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Samizdata, derived from Samizdat /n. - a system of clandestine publication of banned literature in the USSR [Russ.,= self-publishing house]

This pretty much says it all…

man_vs_state.jpg

via The Hipster Libertarian

15 comments to This pretty much says it all…

  • Alisa

    I hear that it has been reworded from the original, which read ‘poor vs. rich':-)

  • ragingnick

    notice the man ‘stealing’ is wearing a top hat – clearly a signifier of wealth. The cartoon suggests the only reason he is rich is because he is stealing from the worker.

    In other words the cartoon is marxist nonsense

  • In other words the cartoon is marxist nonsense

    Yeah because people who use the state to rent seek are never the wealthy, right? Actually it is an exquisite anti-statist detournement, even if it is lost on you, a bit like this.

  • Richard Thomas

    Nonsense. The state would require the fisherman to deliver the money himself using implied threat of force.

  • Alisa

    Yeah because people who use the state to rent seek are never the wealthy, right?

    The rent-seekers become wealthy by means of rent-seeking – but not all wealth is acquired by such means. I tend to agree with ragingnick: the graphics strongly smack of class warfare, although the change of wording not only rectifies that, but also sends the boomerang back towards the original creators.

  • Alisa

    Richard: not before it would require him to fill all of the appropriate forms.

  • JohnB

    Surely Marxism, and other socialist systems, are a tool of the elite hidden behind worker camouflage, ragingnick?

    Has it never bothered you that the wealthy bankers have not effectively objected to the recent stereotyping?

    Even played along with it by accepting widely publicised bonuses way out of proportion to reality.

    And these are the guys that control things?
    (Which should include the media, of course.)

    Well, yes. No doubt they do. But perhaps, clearly, not quite as has established in the popular perception.

  • the change of wording not only rectifies that, but also sends the boomerang back towards the original creators.

    That is exactly what detournement aims to do.

  • Bogdan from Australia

    The most precise and yet most universal description would be a “human of a smart and honest work versus a PARASITE”

    Both groups exist in all stratas of human family.

    A state that has been created to serve us all and protect us can certainly become a parasitic worm on our collective human body.

    So can even an initially succesful businessman.

    Like Warren Buffet, Bill Gates, Blomberg, Zuckerberg for example.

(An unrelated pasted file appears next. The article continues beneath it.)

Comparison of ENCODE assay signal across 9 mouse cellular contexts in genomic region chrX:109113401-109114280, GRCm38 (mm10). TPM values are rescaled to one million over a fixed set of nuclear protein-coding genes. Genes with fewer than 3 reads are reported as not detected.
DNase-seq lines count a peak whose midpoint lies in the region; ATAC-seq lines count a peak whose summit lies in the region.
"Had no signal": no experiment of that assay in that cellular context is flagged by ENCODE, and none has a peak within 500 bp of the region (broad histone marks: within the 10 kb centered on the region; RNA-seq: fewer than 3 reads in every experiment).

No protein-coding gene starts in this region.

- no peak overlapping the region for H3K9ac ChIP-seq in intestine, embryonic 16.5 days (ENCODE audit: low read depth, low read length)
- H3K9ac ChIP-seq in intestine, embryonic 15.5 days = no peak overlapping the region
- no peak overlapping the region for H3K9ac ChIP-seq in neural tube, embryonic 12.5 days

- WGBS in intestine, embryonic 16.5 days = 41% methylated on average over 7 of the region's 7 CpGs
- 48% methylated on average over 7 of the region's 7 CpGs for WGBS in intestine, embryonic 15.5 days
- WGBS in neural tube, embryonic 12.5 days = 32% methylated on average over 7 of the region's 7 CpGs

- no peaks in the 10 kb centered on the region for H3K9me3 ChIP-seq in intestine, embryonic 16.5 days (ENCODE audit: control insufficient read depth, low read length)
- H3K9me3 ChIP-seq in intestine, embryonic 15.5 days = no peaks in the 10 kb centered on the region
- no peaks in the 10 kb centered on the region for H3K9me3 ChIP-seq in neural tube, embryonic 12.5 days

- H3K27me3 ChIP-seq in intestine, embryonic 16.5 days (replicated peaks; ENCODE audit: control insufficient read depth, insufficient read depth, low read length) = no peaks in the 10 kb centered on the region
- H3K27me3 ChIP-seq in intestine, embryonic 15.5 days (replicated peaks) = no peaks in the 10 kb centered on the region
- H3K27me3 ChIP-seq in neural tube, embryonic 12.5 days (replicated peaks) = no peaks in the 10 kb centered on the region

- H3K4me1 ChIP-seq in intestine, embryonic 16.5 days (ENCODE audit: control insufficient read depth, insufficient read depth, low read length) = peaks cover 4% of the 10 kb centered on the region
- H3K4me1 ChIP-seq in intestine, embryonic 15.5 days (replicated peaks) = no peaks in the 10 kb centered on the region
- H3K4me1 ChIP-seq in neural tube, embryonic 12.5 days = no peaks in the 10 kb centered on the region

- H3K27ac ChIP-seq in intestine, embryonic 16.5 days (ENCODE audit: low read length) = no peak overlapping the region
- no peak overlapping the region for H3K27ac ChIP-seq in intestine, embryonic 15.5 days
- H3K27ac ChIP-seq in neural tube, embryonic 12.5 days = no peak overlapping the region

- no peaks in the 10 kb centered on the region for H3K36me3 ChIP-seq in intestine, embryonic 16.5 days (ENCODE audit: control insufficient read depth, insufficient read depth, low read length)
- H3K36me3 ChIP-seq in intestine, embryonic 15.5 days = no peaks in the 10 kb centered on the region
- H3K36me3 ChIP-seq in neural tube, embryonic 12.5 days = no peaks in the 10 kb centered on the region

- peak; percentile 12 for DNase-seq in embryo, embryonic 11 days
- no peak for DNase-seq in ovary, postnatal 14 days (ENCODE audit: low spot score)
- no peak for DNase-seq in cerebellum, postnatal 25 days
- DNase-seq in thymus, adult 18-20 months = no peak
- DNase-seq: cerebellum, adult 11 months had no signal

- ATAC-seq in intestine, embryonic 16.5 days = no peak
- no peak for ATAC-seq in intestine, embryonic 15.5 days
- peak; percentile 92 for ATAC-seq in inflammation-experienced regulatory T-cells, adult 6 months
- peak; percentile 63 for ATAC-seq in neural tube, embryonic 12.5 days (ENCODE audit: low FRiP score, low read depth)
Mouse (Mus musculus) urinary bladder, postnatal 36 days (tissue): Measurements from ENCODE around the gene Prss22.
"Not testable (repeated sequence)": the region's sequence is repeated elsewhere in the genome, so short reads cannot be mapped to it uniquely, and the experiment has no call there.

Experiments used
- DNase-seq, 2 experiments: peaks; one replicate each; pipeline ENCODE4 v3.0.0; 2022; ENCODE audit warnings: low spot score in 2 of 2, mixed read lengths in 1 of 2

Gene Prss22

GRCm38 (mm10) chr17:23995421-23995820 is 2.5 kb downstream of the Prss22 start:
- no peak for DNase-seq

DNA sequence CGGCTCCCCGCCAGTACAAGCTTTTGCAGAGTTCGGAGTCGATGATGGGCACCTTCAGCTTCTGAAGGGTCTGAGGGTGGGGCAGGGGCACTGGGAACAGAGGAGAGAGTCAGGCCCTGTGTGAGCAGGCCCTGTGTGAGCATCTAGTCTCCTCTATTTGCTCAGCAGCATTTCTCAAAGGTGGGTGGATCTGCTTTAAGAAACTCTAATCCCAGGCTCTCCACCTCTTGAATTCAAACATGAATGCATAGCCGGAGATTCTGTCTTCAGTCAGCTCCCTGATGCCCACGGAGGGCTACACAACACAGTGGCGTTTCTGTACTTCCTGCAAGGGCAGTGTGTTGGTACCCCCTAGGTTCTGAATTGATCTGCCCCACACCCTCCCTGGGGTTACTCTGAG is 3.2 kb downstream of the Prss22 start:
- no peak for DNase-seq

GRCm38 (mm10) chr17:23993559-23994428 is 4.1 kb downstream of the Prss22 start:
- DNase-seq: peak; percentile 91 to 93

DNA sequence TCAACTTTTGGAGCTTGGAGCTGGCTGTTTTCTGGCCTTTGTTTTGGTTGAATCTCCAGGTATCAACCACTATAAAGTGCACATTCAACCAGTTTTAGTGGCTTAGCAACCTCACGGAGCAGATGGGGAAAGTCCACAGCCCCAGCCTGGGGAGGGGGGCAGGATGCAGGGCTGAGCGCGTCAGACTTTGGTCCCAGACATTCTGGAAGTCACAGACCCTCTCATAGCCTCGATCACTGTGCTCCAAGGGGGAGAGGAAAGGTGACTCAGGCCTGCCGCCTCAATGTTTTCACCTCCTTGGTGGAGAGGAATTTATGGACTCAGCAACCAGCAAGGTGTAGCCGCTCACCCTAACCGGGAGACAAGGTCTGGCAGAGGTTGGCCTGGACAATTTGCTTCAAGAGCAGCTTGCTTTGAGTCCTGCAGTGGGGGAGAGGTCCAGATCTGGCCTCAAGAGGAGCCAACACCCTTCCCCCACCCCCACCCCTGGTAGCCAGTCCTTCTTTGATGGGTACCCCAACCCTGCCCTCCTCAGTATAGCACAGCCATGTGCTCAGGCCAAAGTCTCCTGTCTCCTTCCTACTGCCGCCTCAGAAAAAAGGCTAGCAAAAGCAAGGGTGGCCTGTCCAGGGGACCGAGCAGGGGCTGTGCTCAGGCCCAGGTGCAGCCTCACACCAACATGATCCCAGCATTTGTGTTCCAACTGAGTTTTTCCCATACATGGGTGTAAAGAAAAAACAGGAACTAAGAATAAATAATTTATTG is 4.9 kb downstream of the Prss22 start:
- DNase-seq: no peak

All of them begin at some stage to collaborate with a parasitic leftoid regime to secure not only a lush government contract financed by money stolen from hard and smart working citizens but also to secure a competition free enviroment.

    On the other side, the most powerful impulse that drives a lumpenproletariat to support a parasitic regime is to secure a system where “IT” will be relieved from the obligation of thinking.

    In response “IT” will excuse and forgive its leader even to most immoral and vile behaviour.

    Wasn’t the politically primitive American mob willing to forgive Clinton his degenerate antics in the White House and defend him to death.

    Edward Kennedy was not only one of the most immoral political figures in America’s history. He was also a traitor and yet for the American Left he has always been a hero.

    What we have always to bear in our minds that the existing political construction in which the PARASITE can outvote a HUMAN OF SMART AND HONEST WORK and steal his money with impunity has nothing to do with a true DEMOCRACY.

    Such a sytem is a PARASITOCRACY.

    We don’t have to accept that.

    And certainly we have a moral right to fight such a degenerate socio-political construction with any means.

    As we would with an open slavery…

    Greetings from Ausie.

  • Julie near Chicago

    Well said, Bogdan. Especially the part about successful businessmen who go on to become successful…parasites.

  • Alisa

    Zuckerberg?

    Clinton?

  • Laird

    I don’t know about Zuckerberg; I don’t think he has become a parasite. (Yet.) He provides a service which the market values (why it does is beyond me, but that’s irrelevant), and he is being rewarded for his acumen. We can revisit this point once he starts pressuring the government to mandate the use of his service, or to hamper his competition. But not until then.

    But Clinton always was a parasite. His only saving grace is that at times he is an entertaining one.

  • Paul Marks

    Laird – agreed.

  • James Waterton

    I have no doubt that this was originally a (rather ham-fisted and backward) critique of the relationship between the rich and the poor. However, it is far more pertinent as an illustration of the relationship between the citizen and the government.

    I mean, how does a rich man “steal” a poor man’s fish? By selling him something he wants. It’s a voluntary trade.

    But a government does exactly* what is displayed to a worker.

    *ok, the violence the state will bring to bear against the worker if it isn’t able to obtain the fish from the worker is not represented. Nevertheless, I still think it’s an elegant demonstration of the relationship between the government and the taxed that would introduce a new perspective to someone who hasn’t thought about such things before. A picture being worth a thousand words and all.